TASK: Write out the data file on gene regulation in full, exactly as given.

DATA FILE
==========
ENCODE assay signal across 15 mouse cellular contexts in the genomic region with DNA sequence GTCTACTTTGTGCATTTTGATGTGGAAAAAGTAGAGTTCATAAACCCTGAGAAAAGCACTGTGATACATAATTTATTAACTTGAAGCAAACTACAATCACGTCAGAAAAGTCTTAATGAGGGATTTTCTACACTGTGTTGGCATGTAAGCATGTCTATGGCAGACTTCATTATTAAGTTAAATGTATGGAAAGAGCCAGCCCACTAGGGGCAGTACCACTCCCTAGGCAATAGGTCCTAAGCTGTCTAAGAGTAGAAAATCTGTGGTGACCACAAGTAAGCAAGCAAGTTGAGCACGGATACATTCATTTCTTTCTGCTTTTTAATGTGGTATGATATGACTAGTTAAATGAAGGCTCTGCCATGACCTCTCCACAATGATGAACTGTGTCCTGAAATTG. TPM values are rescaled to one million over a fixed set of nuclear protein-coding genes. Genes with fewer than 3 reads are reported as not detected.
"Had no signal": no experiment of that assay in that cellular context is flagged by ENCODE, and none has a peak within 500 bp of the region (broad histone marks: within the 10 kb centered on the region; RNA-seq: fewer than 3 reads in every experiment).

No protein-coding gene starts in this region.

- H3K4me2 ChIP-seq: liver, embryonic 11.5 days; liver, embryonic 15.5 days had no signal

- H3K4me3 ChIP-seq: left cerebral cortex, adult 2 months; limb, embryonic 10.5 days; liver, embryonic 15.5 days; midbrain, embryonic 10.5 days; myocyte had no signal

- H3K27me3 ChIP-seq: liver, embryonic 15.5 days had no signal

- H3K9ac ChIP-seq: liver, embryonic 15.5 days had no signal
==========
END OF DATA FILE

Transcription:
ENCODE assay signal across 15 mouse cellular contexts in the genomic region with DNA sequence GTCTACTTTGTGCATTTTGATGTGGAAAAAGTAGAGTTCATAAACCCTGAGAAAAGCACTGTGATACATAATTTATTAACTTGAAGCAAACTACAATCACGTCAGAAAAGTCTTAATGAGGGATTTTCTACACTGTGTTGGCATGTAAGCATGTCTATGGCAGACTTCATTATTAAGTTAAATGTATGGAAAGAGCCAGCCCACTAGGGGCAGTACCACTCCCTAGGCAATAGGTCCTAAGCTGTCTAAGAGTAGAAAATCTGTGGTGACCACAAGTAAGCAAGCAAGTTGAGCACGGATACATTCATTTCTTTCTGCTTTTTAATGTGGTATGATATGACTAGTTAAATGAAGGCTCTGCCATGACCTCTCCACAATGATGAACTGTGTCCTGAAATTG. TPM values are rescaled to one million over a fixed set of nuclear protein-coding genes. Genes with fewer than 3 reads are reported as not detected.
"Had no signal": no experiment of that assay in that cellular context is flagged by ENCODE, and none has a peak within 500 bp of the region (broad histone marks: within the 10 kb centered on the region; RNA-seq: fewer than 3 reads in every experiment).

No protein-coding gene starts in this region.

- H3K4me2 ChIP-seq: liver, embryonic 11.5 days; liver, embryonic 15.5 days had no signal

- H3K4me3 ChIP-seq: left cerebral cortex, adult 2 months; limb, embryonic 10.5 days; liver, embryonic 15.5 days; midbrain, embryonic 10.5 days; myocyte had no signal

- H3K27me3 ChIP-seq: liver, embryonic 15.5 days had no signal

- H3K9ac ChIP-seq: liver, embryonic 15.5 days had no signal